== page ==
State Working Toward Allowing Visitors At Hospitals And Long-Term Care Facilities

(Jesse Costa/WBUR)
(Jesse Costa/WBUR)

As the state's economic reopening gets underway in earnest this week, Gov. Charlie Baker said Tuesday that COVID-19 public health data indicates "that we are trending in the right direction," and the head of the state's COVID-19 Command Center said plans are in the works to allow people to once again visit their loved ones in long-term care settings.

The governor said a medical advisory board he relies on has been discussing the possibility of lifting restrictions on visitors to hospitals and long-term care facilities like nursing homes.

"It's a complicated issue, OK? Lot of psychological benefit in it, but big concerns about some of the issues associated with the virus," Baker said. The governor, whose father is in his 90s and lives in a long-term care setting, said the issue is personal to him.

Health and Human Services Secretary Marylou Sudders, who is helming the state's COVID-19 Command Center, said that she wanted hospital visitations to resume sooner, but that she and the governor's Medical Advisory Board want to wait and see how the first few weeks of increased activities go.

"We feel like we want to see how this first phase goes ... how the hospitals will respond as we opened up other procedures and immunizations and pediatric care, to see how that works and then look at reopening visitation in both hospitals and we're actively looking at opening up outdoor visitation for long-term care residents," the secretary said. "Give us a couple of weeks to see how increasing services in our hospitals and in pediatric practices, let's see how that goes."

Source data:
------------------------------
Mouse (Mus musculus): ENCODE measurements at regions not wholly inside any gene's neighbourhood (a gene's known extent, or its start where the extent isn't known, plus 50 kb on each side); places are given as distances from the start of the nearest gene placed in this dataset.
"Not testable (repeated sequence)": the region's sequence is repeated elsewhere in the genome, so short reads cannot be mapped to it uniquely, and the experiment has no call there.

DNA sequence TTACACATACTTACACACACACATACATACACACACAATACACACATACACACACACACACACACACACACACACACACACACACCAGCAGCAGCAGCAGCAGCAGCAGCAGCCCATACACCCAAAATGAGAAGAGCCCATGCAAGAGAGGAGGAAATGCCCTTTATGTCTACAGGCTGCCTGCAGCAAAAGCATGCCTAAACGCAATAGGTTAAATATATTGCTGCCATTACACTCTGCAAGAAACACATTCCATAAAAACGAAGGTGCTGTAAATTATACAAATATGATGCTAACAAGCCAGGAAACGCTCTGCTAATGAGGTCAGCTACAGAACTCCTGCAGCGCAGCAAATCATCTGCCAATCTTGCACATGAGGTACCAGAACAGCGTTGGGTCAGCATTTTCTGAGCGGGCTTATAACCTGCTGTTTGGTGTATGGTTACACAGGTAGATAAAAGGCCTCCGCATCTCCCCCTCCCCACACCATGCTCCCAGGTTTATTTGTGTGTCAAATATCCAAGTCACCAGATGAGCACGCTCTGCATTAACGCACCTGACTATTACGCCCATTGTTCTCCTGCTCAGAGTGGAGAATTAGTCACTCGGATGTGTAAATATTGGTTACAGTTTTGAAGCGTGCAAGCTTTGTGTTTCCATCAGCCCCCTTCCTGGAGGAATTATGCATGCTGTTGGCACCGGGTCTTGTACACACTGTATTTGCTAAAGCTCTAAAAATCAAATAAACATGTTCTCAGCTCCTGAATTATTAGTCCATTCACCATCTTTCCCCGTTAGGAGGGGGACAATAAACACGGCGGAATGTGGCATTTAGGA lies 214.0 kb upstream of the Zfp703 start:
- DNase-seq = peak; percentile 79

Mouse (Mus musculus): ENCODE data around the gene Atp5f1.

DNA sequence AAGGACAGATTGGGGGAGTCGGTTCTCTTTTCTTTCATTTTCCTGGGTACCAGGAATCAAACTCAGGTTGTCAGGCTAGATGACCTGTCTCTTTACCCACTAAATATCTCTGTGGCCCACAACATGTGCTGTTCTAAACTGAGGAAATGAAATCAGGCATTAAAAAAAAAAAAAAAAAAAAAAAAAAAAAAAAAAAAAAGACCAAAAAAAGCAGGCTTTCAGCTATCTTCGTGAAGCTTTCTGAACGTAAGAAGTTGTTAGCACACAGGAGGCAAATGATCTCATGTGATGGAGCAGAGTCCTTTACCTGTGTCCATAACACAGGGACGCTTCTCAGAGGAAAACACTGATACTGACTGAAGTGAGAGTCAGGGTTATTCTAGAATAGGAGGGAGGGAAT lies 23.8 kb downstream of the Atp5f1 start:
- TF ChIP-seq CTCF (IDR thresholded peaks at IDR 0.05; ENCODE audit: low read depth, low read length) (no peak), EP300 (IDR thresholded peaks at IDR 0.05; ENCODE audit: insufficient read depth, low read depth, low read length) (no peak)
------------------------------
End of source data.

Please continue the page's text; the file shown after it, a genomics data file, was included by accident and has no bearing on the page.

As of Monday, there were 19,742 long-term care facility workers and residents who had been infected with COVID-19 and 3,924 long-term care facility residents had died of the virus. Almost half of the long-term care facilities in Massachusetts have reported at least one case of COVID-19.

On March 15, the governor banned all visitors to assisted living facilities including nursing homes in an attempt to control the spread of the virus. Massachusetts was one of the first states to do so and Baker has previously said he was happy with his decision.

"When we put that no visitation policy in place, most people weren't talking about the fact that significant portions of the population that actually get infected and are in fact contagious associated with COVID-19 are asymptomatic," he said last month. "You could have had family members walking in and out of facilities, hugging mom and dad, engaging in the traditional moments of joy that come with that, and all that time being carriers, which would have made this situation dramatically worse than it has been so far."

Opening his first press conference since many consumer-facing businesses were allowed to reopen Monday, the governor highlighted two of the metrics that he has said will be key considerations when deciding when to launch subsequent phases of the reopening plan.